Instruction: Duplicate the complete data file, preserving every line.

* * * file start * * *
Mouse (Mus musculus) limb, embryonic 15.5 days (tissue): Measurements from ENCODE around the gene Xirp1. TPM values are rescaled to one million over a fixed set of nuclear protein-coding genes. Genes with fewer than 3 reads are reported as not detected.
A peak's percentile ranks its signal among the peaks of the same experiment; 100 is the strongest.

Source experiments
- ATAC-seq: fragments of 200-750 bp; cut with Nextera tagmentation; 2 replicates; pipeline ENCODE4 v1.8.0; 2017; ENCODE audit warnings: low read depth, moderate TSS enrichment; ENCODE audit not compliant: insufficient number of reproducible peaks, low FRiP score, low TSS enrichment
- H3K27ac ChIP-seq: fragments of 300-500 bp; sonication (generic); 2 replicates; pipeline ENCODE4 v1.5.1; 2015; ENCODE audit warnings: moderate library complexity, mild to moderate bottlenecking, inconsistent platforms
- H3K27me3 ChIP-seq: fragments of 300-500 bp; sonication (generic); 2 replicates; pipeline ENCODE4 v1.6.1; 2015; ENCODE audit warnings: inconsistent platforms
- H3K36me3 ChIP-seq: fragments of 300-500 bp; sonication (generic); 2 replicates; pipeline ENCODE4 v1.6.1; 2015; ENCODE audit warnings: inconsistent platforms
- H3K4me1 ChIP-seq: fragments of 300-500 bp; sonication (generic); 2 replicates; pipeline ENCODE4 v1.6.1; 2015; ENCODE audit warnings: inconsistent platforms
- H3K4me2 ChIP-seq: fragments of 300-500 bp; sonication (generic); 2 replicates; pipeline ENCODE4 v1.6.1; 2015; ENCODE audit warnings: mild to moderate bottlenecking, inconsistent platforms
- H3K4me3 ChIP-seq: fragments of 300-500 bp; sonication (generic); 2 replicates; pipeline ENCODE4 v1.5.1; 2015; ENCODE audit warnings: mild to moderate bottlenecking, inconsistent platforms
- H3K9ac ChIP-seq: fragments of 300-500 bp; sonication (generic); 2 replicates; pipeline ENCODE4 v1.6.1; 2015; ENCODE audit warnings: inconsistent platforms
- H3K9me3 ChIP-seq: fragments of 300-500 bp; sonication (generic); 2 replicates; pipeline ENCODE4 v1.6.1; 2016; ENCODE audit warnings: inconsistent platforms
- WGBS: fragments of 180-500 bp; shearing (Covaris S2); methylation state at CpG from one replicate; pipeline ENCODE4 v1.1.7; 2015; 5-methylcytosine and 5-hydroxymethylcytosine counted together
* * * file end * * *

Mouse (Mus musculus) limb, embryonic 15.5 days (tissue): Measurements from ENCODE around the gene Xirp1. TPM values are rescaled to one million over a fixed set of nuclear protein-coding genes. Genes with fewer than 3 reads are reported as not detected.
A peak's percentile ranks its signal among the peaks of the same experiment; 100 is the strongest.

Source experiments
- ATAC-seq: fragments of 200-750 bp; cut with Nextera tagmentation; 2 replicates; pipeline ENCODE4 v1.8.0; 2017; ENCODE audit warnings: low read depth, moderate TSS enrichment; ENCODE audit not compliant: insufficient number of reproducible peaks, low FRiP score, low TSS enrichment
- H3K27ac ChIP-seq: fragments of 300-500 bp; sonication (generic); 2 replicates; pipeline ENCODE4 v1.5.1; 2015; ENCODE audit warnings: moderate library complexity, mild to moderate bottlenecking, inconsistent platforms
- H3K27me3 ChIP-seq: fragments of 300-500 bp; sonication (generic); 2 replicates; pipeline ENCODE4 v1.6.1; 2015; ENCODE audit warnings: inconsistent platforms
- H3K36me3 ChIP-seq: fragments of 300-500 bp; sonication (generic); 2 replicates; pipeline ENCODE4 v1.6.1; 2015; ENCODE audit warnings: inconsistent platforms
- H3K4me1 ChIP-seq: fragments of 300-500 bp; sonication (generic); 2 replicates; pipeline ENCODE4 v1.6.1; 2015; ENCODE audit warnings: inconsistent platforms
- H3K4me2 ChIP-seq: fragments of 300-500 bp; sonication (generic); 2 replicates; pipeline ENCODE4 v1.6.1; 2015; ENCODE audit warnings: mild to moderate bottlenecking, inconsistent platforms
- H3K4me3 ChIP-seq: fragments of 300-500 bp; sonication (generic); 2 replicates; pipeline ENCODE4 v1.5.1; 2015; ENCODE audit warnings: mild to moderate bottlenecking, inconsistent platforms
- H3K9ac ChIP-seq: fragments of 300-500 bp; sonication (generic); 2 replicates; pipeline ENCODE4 v1.6.1; 2015; ENCODE audit warnings: inconsistent platforms
- H3K9me3 ChIP-seq: fragments of 300-500 bp; sonication (generic); 2 replicates; pipeline ENCODE4 v1.6.1; 2016; ENCODE audit warnings: inconsistent platforms
- WGBS: fragments of 180-500 bp; shearing (Covaris S2); methylation state at CpG from one replicate; pipeline ENCODE4 v1.1.7; 2015; 5-methylcytosine and 5-hydroxymethylcytosine counted together